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Indonesia is the epicentre of biodiversity, harbouring more variety of marine life than anywhere else in the world. The South China Sea, the Pacific Ocean and the Indian Ocean converge here at the world's largest archipelago, with over 18,000 islands, and the result is spectacular diving: 600 different corals and 3,000 species of fish. While the names of places like Bali, Komodo, Java and Sumatra are related to forests and tigers, the underwater world here is simply spectacular.

Find drift diving, reef diving, fantastic night diving, impressive walls, and shipwreck relics of World War II. Indonesia offers diving for all levels. Bali is one of the most popular places to learn to dive with breathtaking sites. East of Bali is Komodo, where nutrient-rich streams support a vibrant ecosystem, designated a Heritage Site by UNESCO. Lombok and Gili Islands offer a peaceful, beautiful and casual dive with turtles, cuttlefish, octopus, lionfish and scorpion fish.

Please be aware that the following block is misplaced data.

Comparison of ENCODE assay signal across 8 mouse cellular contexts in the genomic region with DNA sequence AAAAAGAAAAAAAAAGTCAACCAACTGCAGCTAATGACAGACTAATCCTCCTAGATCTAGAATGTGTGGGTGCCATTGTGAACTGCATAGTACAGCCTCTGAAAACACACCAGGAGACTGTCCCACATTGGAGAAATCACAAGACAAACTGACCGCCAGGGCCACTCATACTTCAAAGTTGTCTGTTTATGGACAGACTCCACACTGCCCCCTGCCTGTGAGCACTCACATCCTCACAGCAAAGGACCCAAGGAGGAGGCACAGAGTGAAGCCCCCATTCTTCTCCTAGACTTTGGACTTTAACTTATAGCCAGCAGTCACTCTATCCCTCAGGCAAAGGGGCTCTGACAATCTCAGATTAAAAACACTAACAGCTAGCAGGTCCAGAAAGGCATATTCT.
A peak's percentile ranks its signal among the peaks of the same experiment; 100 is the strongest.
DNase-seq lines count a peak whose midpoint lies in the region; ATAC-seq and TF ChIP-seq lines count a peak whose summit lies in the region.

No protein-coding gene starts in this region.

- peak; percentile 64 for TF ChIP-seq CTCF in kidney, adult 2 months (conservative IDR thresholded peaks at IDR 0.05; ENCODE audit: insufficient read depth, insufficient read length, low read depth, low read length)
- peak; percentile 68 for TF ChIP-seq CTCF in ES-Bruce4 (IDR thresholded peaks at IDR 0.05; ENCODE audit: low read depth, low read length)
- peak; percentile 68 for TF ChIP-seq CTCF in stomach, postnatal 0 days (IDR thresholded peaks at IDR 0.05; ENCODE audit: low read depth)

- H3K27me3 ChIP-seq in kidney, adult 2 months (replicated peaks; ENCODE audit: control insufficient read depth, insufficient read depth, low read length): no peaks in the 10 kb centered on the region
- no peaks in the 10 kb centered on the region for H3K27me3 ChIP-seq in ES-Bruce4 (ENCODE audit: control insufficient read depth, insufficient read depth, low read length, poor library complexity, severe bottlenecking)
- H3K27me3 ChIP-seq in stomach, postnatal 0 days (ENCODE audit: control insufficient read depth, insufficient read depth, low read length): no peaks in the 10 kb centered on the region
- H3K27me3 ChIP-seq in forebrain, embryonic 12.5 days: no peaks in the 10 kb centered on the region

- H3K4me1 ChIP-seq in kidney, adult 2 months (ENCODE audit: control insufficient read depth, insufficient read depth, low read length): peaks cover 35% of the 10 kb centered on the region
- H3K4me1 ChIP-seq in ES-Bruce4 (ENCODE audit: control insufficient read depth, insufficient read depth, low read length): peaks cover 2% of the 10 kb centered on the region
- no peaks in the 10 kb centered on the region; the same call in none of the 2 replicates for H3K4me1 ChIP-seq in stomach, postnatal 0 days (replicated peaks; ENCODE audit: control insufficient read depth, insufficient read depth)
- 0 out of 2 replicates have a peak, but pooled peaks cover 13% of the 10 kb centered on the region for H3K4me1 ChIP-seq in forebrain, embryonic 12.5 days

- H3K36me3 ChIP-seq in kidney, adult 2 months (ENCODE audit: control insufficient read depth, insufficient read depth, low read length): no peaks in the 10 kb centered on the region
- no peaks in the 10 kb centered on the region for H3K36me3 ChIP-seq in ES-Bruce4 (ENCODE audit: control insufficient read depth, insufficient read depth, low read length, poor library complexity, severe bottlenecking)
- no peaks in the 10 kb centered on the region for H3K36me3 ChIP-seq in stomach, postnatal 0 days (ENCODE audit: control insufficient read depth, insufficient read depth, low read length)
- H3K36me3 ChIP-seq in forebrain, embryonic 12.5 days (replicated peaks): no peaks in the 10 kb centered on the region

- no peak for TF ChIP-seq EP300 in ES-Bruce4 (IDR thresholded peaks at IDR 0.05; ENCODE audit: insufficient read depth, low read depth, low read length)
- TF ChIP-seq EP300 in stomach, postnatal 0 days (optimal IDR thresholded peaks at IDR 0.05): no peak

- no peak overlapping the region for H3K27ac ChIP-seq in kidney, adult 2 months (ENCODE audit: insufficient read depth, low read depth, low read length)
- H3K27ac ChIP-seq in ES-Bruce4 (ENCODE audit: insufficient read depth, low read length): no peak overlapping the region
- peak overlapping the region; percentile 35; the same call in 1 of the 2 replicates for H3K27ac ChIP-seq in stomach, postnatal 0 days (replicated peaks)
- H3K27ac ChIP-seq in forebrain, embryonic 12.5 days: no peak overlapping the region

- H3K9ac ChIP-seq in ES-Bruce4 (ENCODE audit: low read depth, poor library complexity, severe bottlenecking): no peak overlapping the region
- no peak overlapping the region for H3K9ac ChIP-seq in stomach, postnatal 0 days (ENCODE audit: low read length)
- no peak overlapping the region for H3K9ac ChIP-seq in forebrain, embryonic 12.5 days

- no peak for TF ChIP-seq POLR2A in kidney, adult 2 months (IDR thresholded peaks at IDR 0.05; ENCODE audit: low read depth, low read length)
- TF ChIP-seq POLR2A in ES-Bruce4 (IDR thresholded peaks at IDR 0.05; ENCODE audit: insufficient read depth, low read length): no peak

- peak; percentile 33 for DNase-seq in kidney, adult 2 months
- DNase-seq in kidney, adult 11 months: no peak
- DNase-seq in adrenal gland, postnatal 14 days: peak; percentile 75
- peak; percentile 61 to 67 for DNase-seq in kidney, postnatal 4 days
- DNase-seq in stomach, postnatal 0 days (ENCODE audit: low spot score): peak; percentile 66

North Sulawesi offers great diving in Wakatobi, Lembeh Strait, Bunaken and Manado. Wakatobi is famous for its action and colours from blue-ringed octopus and ghost pipe fish, resident turtles, soft corals and gorgonians. Lembeh is famous for muck diving where you can see snake eels, pygmy seahorses, octopus, scorpion fish and hundreds of extremely well camouflaged creatures. Almost anything could be hidden in the black sand.

Diving in Sumatra is also special. The best sites are on the west coast in the sheltered islands like Pulau Weh. The deep waters here are home to an abundance of marine life, ranging from pelagic giants and wonderful smaller creatures.